2012 Mazda5 GS Road Test Review

Jon Rosner - CAP staff
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While that crisp clip running silver Mercedes, black Mustang and red Porsche all simply shout "give me a speeding ticket, oh please do!" a maroon Mazda5 family-hauler special, even with a stick-shift, looks like it could not possibly be going that fast even if it is. Yes, this is a seven-passenger micro-minivan with a backpack good for the "we spent more than we planned to" run to Costco. An aero-oriented shape with the now-familiar Mazda smile front-end, the 5 has a solid stance with meaty looking Bridgestone Turanza 205/55/16s mounted on handsome pinwheel alloy wheels.

This Mazda5 is a six-speed, stick shift, stir it yourself variety vehicle. YES a sporty family hauler with a stick exists! The Mazda5 comes in at 1,551 kilos or roughly the same weight as you average small sedan, making it the welterweight of the minivan class. With two kids and their stuff aboard the Mazda5 had no trouble merging into traffic. Dropping two gears to make a passing maneuver to shoot for a hole in the faster traffic was snick-snick easy in terms of steering and vehicle control. The shift back over to sixth did feel a bit rubbery. We started to run out of oomph as the speeds got into the definite ticket territory, but she held her own. On a long uphill climb we once again dropped into fourth and then back up to fifth, but it was also obvious that the dressy BMW in front of us had hit the go pedal rather than let a family hauler through. We were grateful for his pace as we cleared one refrigerator white minivan left-lane roadblock that was simply trundling up the hill in the left lane gathering followers like the Pied Piper.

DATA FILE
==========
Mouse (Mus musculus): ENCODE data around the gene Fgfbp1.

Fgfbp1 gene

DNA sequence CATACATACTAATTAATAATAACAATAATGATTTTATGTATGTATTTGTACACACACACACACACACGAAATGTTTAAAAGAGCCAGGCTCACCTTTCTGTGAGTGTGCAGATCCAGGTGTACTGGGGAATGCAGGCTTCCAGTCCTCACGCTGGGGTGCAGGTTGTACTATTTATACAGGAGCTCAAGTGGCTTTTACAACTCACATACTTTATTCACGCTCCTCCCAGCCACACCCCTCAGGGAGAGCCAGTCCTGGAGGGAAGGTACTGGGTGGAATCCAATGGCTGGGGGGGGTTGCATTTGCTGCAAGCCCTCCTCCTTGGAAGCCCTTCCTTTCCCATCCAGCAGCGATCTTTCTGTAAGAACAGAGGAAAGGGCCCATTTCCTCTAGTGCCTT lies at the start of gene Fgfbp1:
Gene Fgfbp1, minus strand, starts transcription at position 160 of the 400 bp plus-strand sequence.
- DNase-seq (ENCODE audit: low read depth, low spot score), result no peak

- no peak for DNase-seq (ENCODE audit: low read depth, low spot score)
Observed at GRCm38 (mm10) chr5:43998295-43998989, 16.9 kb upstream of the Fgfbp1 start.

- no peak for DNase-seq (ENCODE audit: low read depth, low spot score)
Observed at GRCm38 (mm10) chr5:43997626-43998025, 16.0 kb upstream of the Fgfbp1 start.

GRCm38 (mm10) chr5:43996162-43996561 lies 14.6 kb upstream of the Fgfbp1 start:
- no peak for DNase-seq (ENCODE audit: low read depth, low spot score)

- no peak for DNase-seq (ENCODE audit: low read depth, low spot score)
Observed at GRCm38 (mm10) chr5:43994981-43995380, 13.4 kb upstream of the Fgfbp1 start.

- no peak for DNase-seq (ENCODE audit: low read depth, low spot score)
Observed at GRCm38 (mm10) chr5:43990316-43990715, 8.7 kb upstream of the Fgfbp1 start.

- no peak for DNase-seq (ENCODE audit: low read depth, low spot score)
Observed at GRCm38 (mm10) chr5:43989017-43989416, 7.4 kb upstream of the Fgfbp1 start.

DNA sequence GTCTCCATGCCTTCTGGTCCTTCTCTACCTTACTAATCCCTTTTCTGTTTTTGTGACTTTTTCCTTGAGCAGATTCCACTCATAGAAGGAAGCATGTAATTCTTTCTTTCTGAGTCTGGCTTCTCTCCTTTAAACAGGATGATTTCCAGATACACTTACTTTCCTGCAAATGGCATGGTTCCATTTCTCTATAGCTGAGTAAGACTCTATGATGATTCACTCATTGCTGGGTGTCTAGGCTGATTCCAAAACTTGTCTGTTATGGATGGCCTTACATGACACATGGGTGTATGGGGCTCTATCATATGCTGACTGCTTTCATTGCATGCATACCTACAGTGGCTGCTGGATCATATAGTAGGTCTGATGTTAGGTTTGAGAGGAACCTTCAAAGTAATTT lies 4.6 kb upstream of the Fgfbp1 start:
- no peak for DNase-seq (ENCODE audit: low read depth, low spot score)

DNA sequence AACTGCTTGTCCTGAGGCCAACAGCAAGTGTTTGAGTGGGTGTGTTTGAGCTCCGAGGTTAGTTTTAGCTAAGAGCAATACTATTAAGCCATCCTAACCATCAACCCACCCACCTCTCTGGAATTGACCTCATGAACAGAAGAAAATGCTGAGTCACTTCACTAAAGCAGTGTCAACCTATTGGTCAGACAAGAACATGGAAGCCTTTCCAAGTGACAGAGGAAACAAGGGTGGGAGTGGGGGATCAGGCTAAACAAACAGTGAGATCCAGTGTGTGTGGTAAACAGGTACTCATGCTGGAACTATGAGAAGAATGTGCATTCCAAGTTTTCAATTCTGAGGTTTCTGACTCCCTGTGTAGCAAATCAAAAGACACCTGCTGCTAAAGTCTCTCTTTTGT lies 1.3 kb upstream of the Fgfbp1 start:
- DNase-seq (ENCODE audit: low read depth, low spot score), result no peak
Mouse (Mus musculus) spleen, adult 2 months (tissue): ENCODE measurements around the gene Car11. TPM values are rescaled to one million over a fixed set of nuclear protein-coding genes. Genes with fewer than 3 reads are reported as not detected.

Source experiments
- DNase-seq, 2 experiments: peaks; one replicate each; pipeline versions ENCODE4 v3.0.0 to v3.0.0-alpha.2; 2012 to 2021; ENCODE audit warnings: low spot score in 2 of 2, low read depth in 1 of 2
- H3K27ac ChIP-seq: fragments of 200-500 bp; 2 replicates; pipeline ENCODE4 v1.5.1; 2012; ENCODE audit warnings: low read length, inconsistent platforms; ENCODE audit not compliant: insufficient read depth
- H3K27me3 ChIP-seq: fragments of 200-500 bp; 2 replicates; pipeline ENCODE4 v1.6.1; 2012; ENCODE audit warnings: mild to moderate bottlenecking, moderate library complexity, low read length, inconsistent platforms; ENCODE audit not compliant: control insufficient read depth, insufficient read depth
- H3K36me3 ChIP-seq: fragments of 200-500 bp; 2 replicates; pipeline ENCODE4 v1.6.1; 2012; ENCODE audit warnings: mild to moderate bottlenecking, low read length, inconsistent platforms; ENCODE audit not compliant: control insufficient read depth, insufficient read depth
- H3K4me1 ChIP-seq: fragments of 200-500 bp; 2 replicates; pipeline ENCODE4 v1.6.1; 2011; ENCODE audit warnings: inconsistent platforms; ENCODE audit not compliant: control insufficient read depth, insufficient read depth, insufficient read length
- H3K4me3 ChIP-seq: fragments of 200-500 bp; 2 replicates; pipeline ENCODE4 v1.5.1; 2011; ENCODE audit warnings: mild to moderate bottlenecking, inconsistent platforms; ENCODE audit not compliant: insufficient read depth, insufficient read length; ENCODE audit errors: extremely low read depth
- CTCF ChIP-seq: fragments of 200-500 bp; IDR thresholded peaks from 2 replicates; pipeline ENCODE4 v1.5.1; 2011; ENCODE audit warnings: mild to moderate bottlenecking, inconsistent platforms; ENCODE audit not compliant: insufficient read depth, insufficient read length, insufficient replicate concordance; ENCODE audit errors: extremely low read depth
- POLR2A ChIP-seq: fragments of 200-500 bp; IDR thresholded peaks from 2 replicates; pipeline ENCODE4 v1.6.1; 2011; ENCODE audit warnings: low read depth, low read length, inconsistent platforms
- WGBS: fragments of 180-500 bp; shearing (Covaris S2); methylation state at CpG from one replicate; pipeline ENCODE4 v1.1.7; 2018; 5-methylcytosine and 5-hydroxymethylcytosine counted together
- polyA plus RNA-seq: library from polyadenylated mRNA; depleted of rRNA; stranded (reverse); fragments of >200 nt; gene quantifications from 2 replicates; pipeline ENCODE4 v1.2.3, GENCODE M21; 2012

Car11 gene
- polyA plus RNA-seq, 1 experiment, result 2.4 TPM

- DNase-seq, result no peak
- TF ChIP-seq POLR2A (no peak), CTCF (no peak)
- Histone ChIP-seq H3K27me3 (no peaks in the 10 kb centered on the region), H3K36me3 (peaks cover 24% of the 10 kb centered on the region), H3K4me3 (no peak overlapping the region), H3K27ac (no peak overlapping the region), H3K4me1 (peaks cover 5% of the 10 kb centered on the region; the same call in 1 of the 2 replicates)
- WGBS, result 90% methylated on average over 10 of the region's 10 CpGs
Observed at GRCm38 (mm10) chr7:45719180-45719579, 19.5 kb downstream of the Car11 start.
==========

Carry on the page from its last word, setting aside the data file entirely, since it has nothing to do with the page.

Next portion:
The ride proved to be supple and comfortable and surprisingly pleasant considering the sporting handling on offer. Comfortable cloth seats and nice mix of hard and soft plastics will not impress the folks who consider their vehicles as an extension of their jewelry box. Six-passenger capacity, second-row captain's chairs, second-row under-seat storage, second-row foldout table with storage with split third row seating, speak to the thoughtful functionality of the Mazda5. Quite a lot of space considering that the 5 rides on a 2,750-mm wheelbase. The eight-speaker stereo came standard and this author would have sprung for the Sirius satellite option, as the sound system was clear and crisp.

In spite of my best efforts to mash the throttle to the floor, the Mazda5 returned 10.0 L/100km on regular from the 60-litre tank. That's pretty close to the US EPA metric equivalent rating of 11.2 city and 8.4 highway. The Mazda5 probably would have done even better if I hadn't been playing sports car driver. On the other hand the Mazda5 has such a nice feel to it that it does tend to encourage bad behaviour.

The real shocker was the sticker. Base price came in at $21,795 with $1,595 for delivery or a total MSRP of $23,390. Low-cost maintenance, low fuel consumption, fun to drive, excellent reputation for durability combined with superb carrying capacity, one package. Much too practical.

It just makes too much sense. This author just can't see how they are going to sell these to anyone outside of the consumer magazine crowd.
©(Copyright Canadian Auto Press)

Topics: Minivan, Mazda, 2012, Mazda5, $20,000 - $29,999, Compact,

Organizations: Mazda

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